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The AAPG/Datapages Combined Publications Database

AAPG Bulletin


Volume: 67 (1983)

Issue: 3. (March)

First Page: 478

Last Page: 479

Title: Depositional Environments in an Alluvial-Lacustrine System: Molluscan Paleoecology and Lithofacies Relations in Upper Part of Tongue River Member of Fort Union Formation, Powder River Basin, Wyoming: ABSTRACT

Author(s): John H. Hanley, Romeo M. Flores

Article Type: Meeting abstract


The upper part of the Tongue River Member of the Fort Union Formation (Paleocene) in the northern Powder River basin, Wyoming, contains assemblages of excellently preserved nonmarine mollusks which occur in laterally continuous outcrops of diverse lithologic sequences and sedimentary structures. These attributes offer a unique opportunity for interdisciplinary interpretation of depositional environments based on molluscan paleoecology and lithofacies relations. Taphonomic histories of mollusk assemblages as reflected by molluscan biofabric (size,

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shape, orientation, and distribution of faunal elements), and the taxonomic composition, diversity, and abundance representation of species in assemblages are of particular importance in interpretations of paleoecology and depositional environments.

Three facies are recognized vertically within an alluvial-lacustrine system. The interfluvial lake and lake splay facies is characterized by sequences of coarsening-upward detritus, abundant continuous limestone beds, and few beds of discontinuous coal and continuous carbonaceous shale. Limestones, contain two lacustrine mollusk assemblages: a locally reworked assemblage dominated by the bivalve Plesielliptio (two species), and the gastropods Viviparus, Lioplacodes (three species), and Clenchiella; and a quiet-water assemblage dominated by sphaeriid bivalves. This facies reflects development of numerous lakes bordered by well-drained backswamps in interfluvial flood basins. Lakes were repeated infilled by carbonate mud, splay detritus, and backswamp deposits.

The interfluvial crevasse splay-crevasse channel facies is characterized by sequences of coarsening-upward detritus and few discontinuous limestone beds, separated vertically by thick, continuous coal and carbonaceous shale beds. This facies includes small crevasse channel sandstones which scour into splay sandstones. Biofabric of lacustrine mollusk assemblages, which are identical in composition (but with dwarfed species of Plesielliptio) to locally reworked lacustrine assemblages of the interfluvial lake and lake splay facies, reflects deterioration of lakes through active infilling by crevasses.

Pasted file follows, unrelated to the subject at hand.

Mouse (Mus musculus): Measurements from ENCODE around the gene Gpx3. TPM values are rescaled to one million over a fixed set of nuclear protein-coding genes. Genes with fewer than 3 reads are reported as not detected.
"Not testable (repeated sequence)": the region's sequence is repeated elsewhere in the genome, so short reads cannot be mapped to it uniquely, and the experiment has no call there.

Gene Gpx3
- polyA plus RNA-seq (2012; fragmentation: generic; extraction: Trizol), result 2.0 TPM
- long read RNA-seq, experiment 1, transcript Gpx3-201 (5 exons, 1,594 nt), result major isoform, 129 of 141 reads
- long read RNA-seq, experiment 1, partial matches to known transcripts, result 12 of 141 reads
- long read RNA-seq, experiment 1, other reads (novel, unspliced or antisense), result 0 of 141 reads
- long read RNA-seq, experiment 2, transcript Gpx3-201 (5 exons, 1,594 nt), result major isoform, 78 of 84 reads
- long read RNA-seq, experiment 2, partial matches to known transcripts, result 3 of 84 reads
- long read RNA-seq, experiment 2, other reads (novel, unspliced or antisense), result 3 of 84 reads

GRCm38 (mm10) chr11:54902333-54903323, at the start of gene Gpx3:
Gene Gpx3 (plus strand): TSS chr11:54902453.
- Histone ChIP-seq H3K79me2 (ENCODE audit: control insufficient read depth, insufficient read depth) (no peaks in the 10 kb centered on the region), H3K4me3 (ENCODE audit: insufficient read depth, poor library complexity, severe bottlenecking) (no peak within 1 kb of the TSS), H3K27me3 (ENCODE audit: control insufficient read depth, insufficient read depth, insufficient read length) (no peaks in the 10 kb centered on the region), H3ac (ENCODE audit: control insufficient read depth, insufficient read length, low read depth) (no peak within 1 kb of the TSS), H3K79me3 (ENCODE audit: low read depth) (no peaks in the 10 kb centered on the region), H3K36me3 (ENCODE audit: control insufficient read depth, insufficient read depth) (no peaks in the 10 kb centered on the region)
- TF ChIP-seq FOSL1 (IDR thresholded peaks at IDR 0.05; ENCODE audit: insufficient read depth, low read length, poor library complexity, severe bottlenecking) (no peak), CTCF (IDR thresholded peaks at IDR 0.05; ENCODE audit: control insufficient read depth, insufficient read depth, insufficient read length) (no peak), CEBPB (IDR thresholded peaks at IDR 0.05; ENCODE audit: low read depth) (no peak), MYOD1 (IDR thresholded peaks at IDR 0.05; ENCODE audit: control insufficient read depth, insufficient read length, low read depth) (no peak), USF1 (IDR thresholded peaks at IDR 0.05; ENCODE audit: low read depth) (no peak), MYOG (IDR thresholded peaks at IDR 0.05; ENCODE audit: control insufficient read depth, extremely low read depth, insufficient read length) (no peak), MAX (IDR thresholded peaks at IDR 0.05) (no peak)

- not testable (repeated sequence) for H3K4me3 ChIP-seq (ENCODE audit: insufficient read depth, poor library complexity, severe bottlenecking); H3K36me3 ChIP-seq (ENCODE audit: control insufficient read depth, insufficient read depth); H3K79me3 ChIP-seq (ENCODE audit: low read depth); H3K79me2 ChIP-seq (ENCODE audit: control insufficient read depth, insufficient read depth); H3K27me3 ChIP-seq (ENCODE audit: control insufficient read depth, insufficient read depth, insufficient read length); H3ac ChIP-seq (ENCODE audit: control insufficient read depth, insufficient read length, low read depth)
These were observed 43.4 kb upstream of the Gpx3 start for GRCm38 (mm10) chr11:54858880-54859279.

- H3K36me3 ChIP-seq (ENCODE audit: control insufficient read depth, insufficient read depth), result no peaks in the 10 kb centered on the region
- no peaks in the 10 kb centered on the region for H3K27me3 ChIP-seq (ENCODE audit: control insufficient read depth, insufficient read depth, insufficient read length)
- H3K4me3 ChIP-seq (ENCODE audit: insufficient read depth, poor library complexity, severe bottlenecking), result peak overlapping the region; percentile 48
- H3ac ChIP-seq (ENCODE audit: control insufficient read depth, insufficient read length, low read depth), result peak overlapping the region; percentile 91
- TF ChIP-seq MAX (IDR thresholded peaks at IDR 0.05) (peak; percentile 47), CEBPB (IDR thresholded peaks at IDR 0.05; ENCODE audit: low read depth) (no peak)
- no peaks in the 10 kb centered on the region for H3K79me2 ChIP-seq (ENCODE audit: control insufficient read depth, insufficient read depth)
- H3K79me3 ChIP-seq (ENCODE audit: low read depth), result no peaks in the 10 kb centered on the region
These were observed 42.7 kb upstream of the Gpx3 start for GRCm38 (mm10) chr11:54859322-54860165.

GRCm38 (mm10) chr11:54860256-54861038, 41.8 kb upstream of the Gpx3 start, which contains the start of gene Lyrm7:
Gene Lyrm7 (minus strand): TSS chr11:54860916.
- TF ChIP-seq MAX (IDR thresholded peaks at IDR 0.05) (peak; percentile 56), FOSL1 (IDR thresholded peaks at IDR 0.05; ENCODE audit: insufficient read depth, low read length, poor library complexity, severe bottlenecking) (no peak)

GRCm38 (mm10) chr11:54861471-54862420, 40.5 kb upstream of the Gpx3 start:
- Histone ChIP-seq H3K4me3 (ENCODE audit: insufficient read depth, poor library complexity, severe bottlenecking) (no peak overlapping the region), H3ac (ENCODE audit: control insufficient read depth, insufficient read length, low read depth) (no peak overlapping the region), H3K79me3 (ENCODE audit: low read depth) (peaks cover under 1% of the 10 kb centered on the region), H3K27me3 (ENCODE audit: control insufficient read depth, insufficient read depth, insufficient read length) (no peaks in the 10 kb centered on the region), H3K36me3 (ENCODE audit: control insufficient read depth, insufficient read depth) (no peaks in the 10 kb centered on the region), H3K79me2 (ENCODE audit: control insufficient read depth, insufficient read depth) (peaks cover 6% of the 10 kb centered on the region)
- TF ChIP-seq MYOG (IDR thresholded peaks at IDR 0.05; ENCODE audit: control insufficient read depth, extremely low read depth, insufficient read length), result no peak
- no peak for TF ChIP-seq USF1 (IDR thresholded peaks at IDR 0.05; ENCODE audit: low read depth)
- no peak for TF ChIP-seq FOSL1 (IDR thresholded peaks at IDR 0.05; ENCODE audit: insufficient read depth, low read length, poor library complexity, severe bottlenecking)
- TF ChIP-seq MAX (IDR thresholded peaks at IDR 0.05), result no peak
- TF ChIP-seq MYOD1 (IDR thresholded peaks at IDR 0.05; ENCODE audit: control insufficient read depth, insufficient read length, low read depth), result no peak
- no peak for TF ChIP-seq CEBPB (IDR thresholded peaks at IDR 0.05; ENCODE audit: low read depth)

The fluvial channel and interchannel facies is typified by thick channel sandstones laterally separated by sequences of coarsening-upward detritus, overbank sediments, and rare limestones. This facies includes thick, continuous coal and carbonaceous shale beds. Muddy-substrate flood basin lakes are characterized by an untransported lacustrine mollusk assemblage differing from those of the interfluvial lake and lake splay facies in both composition and relative abundance of species. Transported mollusk assemblages dominated by the gastropod Hydrobia eulimoides occur in crevasse sandstones. Relative to northerly flowing major channels, proximal and distal parts of splay deposits can be differentiated by their mollusk assemblage composition. The fluvial channel and interchannel facies re lects deposition on flood basins that were formerly occupied by lake, crevasse, and backswamp deposits. Thick, continuous coal beds reflect the spread of backswamps from interchannel depressions to abandoned major channel ridges. Cessation of fluvial channel and interchannel sedimentation was marked by widespread lacustrine deposition.

The vertical sequence of facies just described also reflects the areal distribution of deposits of major channels that pass laterally into overbank and crevasse splay channel areas, which in turn merge into large and small lakes. Alluvial-lacustrine deposition in the upper part of the Tongue River Member is similar to that of anastomosed reach of the Saskatchewan River, Canada, as reported in a 1980 study by Smith and Putnam.

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